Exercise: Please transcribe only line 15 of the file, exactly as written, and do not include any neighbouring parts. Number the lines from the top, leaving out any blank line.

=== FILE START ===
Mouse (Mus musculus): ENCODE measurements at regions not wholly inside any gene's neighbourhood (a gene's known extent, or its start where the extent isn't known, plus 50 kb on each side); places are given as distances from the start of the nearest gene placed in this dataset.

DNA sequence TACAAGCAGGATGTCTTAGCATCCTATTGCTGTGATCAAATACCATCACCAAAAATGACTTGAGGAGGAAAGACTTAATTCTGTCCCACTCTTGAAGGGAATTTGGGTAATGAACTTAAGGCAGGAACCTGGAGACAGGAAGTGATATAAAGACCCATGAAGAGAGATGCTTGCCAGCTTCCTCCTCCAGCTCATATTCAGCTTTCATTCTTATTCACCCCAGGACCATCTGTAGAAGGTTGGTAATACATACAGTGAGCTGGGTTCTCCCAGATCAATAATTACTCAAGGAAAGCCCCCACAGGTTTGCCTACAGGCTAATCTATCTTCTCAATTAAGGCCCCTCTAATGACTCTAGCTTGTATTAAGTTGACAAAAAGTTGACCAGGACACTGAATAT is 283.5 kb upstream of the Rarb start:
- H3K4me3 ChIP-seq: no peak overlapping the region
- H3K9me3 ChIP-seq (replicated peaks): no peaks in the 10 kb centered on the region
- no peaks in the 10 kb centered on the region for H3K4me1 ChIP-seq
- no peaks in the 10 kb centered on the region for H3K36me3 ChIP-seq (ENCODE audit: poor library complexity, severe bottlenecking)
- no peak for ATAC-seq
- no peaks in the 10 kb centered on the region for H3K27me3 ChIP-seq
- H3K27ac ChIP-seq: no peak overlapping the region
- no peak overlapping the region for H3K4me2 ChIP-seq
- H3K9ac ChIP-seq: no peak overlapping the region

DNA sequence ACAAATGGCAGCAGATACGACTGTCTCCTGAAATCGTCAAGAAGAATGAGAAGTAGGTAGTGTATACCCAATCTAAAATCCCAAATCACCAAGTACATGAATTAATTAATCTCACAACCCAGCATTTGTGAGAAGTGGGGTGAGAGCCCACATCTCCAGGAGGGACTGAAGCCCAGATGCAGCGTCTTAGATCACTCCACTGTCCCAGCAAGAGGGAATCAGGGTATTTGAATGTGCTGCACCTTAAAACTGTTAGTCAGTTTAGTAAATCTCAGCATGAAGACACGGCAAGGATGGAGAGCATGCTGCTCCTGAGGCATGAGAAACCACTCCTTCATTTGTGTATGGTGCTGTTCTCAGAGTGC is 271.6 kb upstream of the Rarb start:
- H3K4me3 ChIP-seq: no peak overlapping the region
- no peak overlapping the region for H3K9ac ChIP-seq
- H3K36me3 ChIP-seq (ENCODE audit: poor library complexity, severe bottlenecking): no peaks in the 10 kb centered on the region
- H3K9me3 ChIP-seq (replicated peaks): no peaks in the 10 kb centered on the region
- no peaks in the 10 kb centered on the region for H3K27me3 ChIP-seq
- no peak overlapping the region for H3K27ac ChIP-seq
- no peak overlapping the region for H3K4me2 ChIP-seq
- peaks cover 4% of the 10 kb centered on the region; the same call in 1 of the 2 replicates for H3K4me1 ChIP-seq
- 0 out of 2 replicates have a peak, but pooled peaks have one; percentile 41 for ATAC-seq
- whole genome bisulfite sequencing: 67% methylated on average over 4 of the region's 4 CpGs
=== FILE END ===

- H3K36me3 ChIP-seq (ENCODE audit: poor library complexity, severe bottlenecking): no peaks in the 10 kb centered on the region